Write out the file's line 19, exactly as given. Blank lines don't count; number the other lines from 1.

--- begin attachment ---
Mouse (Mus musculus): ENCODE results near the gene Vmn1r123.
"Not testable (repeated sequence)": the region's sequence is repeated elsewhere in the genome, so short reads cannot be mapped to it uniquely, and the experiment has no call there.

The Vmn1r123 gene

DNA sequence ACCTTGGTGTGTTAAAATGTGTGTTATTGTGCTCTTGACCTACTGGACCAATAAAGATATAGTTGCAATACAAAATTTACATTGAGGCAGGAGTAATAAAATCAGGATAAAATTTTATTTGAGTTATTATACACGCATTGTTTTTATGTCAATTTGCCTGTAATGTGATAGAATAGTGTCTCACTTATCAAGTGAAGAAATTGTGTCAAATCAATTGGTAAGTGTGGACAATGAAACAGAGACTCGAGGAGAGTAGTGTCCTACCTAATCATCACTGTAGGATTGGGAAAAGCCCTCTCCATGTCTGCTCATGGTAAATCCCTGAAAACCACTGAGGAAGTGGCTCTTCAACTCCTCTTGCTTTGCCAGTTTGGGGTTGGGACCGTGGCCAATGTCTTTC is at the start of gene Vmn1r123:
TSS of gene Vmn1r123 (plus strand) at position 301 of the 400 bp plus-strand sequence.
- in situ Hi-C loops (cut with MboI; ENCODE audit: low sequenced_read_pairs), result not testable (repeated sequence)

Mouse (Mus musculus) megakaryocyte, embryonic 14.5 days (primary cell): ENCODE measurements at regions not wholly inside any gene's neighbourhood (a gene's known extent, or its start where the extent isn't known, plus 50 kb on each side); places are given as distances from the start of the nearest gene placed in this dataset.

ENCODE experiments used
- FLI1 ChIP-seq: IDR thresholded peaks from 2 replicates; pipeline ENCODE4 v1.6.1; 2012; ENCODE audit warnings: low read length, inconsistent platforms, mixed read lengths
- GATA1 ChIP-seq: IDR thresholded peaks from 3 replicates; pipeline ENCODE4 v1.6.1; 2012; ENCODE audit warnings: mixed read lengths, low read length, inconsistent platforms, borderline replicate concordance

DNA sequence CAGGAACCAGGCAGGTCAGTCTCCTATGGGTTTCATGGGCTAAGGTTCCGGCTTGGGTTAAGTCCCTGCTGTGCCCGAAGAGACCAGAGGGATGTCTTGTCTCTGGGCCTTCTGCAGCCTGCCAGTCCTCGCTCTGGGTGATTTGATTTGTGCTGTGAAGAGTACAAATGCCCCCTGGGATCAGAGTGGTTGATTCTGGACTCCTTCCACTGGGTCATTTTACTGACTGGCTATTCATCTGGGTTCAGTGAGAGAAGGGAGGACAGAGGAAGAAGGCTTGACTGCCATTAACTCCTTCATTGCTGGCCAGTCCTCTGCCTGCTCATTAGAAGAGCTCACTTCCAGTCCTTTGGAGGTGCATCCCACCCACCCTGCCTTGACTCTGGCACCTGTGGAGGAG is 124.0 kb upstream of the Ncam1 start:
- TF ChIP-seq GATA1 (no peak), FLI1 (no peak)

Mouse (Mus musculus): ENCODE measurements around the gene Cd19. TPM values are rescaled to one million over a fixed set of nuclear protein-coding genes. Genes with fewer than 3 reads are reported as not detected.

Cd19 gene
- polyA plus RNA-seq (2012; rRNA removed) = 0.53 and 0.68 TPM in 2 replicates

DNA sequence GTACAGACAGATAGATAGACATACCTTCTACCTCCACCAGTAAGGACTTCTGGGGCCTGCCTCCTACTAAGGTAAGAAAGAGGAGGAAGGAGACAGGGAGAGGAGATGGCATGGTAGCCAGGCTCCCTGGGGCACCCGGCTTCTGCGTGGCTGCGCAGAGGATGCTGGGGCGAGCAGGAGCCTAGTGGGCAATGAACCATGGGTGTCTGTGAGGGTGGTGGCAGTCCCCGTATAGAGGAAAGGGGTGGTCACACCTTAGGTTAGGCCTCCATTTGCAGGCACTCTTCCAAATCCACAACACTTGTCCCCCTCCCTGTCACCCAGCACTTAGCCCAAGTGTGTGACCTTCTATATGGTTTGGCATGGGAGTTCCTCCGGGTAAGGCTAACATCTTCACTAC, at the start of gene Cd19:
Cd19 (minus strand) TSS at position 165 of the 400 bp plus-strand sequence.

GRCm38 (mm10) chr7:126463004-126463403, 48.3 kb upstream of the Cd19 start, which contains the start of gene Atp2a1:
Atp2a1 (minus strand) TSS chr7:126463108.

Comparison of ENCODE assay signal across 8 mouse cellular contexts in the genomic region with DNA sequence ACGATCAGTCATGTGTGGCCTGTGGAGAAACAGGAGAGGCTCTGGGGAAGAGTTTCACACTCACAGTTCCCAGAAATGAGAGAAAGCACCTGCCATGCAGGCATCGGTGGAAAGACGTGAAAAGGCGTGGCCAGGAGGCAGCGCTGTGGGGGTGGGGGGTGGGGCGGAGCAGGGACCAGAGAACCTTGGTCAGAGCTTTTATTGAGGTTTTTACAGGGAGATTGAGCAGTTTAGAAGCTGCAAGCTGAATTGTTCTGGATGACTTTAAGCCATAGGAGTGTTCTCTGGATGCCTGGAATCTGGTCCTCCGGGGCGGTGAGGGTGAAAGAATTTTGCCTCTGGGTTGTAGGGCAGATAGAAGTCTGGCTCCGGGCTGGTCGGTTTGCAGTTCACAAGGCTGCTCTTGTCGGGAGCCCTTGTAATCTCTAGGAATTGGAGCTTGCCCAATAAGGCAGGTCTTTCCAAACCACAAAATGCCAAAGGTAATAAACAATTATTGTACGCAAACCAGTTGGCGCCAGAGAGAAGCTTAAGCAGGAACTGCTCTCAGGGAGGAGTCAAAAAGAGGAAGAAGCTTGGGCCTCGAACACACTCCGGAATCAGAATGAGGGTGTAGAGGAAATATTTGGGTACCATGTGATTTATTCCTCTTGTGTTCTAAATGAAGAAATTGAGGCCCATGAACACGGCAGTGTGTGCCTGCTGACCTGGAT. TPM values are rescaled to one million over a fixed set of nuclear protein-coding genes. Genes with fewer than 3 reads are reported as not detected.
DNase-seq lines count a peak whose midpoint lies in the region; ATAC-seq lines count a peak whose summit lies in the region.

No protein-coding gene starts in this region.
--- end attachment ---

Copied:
Atp2a1 (minus strand) TSS chr7:126463108.